Following last week’s wonderful This is Croydon event, Sikh History on the Streets of Croydon, A Little History of the Sikhs has shared this fascinating story of the first Sikh and Indian pilot to fly solo from Croydon to India.
The story of Pilot Manmohan Singh
For the Aga Khan’s prize in 1930, a contest was set to be the first Indian to ‘complete a flight between London and India’. Competitors had one month to complete the challenge.
Manmohan Singh made two attempts at the challenge between January and February that year. His first flight was on 11 January 1930, taking off from Croydon Airport in a single-engine aircraft, located at what is now Roundshaw Downs, but he smashed his propeller when landing at Noyon, France, the following evening. His second attempt, from Lympne in Kent, on 24 January 1930, was also abandoned before completion. After flying for six days, he reached Rome, then Naples, but thick fog forced him to land on a mountain road in Paola, 200 miles away in southern Italy, damaging his aircraft and injuring his left eye. After both attempts, he returned to Croydon.
Another competitor for the prize, R.N. Chawla, had taken off from Karachi on 3 March 1930, and had reached England in 17 days. However, he was deemed ineligible for the prize for being accompanied by another pilot, A.M. Engineer. This gave Manmohan Singh his third chance. He took off from Croydon Airport on 8 April 1930 and reached RAF Drigh Road, Karachi, on 9 May 1930, one day after the one-month deadline, losing time due to a forced landing in a swamp at St. Rambert, near Marseilles, France. The Aga Khan prize went to A.M. Engineer, who had taken off from England on 25 April and reached Karachi on 11 May. Manmohan Singh missed the prize but was the first Sikh and Indian to complete a solo flight from England to India.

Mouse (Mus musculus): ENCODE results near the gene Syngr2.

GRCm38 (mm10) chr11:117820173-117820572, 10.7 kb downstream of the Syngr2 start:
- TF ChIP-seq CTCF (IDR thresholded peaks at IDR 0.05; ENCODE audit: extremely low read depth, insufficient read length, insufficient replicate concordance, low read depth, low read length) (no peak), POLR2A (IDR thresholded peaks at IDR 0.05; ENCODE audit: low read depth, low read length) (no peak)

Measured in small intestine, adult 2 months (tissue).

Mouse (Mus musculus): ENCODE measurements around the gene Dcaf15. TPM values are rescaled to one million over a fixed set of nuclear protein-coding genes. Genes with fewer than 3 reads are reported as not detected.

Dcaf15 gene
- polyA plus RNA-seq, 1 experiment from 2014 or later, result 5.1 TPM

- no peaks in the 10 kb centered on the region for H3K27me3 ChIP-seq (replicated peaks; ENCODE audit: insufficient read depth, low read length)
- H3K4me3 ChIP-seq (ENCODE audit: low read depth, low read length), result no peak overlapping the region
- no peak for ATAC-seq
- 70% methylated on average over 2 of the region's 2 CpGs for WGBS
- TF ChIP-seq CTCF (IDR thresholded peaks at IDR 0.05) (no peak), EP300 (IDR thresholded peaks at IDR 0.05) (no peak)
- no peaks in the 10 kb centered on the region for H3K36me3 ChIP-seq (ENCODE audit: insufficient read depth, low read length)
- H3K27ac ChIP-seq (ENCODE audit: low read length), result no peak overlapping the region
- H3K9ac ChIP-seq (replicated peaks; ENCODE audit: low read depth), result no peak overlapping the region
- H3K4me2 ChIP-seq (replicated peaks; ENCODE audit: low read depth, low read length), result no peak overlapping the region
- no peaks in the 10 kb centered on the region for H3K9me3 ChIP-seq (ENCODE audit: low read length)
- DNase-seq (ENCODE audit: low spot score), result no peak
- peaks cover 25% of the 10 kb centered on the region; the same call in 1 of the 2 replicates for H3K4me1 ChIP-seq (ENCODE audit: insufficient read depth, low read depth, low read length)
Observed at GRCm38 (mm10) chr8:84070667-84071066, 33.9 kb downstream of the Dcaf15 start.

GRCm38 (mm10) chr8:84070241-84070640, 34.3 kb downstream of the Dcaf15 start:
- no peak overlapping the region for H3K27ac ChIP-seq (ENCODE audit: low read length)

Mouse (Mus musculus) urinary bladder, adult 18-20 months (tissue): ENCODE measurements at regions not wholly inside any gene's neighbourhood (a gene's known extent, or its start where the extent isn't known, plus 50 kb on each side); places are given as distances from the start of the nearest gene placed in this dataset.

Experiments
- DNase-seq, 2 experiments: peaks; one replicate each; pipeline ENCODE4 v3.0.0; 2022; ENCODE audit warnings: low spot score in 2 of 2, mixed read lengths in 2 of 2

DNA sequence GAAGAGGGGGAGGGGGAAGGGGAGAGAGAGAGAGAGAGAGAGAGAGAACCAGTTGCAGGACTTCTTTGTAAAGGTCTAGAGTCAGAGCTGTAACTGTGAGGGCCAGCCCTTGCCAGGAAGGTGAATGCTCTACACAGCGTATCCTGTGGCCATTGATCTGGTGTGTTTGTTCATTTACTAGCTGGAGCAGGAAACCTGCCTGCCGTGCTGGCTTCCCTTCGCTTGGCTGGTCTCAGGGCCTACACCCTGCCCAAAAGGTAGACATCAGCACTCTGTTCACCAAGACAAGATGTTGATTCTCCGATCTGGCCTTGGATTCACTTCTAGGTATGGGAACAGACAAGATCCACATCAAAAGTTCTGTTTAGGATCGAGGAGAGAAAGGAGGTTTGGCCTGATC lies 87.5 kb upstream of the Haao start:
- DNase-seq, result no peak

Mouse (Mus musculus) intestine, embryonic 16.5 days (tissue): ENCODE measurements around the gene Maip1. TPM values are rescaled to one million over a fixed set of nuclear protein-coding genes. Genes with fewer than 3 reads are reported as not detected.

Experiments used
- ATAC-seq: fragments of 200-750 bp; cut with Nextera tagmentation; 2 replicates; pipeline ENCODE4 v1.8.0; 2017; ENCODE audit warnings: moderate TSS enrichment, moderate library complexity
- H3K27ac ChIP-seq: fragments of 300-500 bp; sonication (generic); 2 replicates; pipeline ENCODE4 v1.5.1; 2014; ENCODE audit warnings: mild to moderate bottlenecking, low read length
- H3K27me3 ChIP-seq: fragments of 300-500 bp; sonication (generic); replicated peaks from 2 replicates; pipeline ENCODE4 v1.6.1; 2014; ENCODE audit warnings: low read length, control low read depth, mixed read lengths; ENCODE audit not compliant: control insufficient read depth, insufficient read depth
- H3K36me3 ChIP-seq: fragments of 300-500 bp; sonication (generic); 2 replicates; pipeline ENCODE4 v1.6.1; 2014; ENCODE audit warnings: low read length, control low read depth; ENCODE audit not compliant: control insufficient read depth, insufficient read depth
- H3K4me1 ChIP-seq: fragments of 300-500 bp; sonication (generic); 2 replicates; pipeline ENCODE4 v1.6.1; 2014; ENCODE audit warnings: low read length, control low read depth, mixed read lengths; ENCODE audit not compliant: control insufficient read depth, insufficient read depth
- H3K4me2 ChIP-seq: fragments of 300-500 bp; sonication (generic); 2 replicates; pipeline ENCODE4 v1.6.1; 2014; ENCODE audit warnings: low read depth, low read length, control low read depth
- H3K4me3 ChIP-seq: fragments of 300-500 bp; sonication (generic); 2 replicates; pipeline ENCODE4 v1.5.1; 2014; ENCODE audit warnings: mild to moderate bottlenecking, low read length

Appreciating his perseverance, Maharaja Bhupinder Singh, ruler of Patiala state, compensated him for the lost prize and employed him as his chief pilot. Between 1934 and 1935, Manmohan Singh became the first Sikh and Indian to successfully complete a solo journey from England to South Africa in a light aircraft.
At the outbreak of World War II, Singh joined the Indian Air Force Volunteer Reserve as a pilot officer and was made leader of a batch of Indian Air Force pilots sent to England for training and active duty. He was given immediate command of a Sunderland flying boat with the RAF Coastal Command, hunting submarines during the battle for the Atlantic. Singh was later promoted to flying officer in the British Indian Air Force and given the command of a Catalina anti-submarine aircraft in the No. 205 Squadron for operations in the Philippines and Indonesia. Suffering heavy losses during operations to locate Japanese invasion fleets, No. 205 Squadron withdrew from Singapore and relocated to Java. When the Japanese forces invaded Java, the squadron retired first to the south of the island, and then to Broome Harbour, Australia.
The Air Force’s flying boats arrived at Broome Harbour on the morning of 3 March 1942. At 9:50am, a Japanese air attack consisting of nine Mitsubishi Zeros destroyed all fifteen flying boats still on the water. 88 people were killed. Manmohan Singh was in a Catalina at the time of the attack and is thought to have survived the shelling. However, Singh could not swim and is believed to have drowned. A truly forgotten hero, Manmohan Singh died fighting for Britain, far away from his homeland, with his story interwoven with the history of Croydon.
Join us for the next brilliant Sikh History on the Streets of Croydon event early evening on Wednesday 24 January 2024 in the Braithwaite Hall. There will be a lecture by Stephen Barker on the Story of The Flying Sikh- Hardit Singh Malik, and Rav Singh will cover the story of Manmohan Singh and Croydon Airport.
With sincere thanks to Rav Singh from A Little History of the Sikhs.
Image of Manmohan Singh courtesy of Punjab Digital Library, www.punjabdigilib.org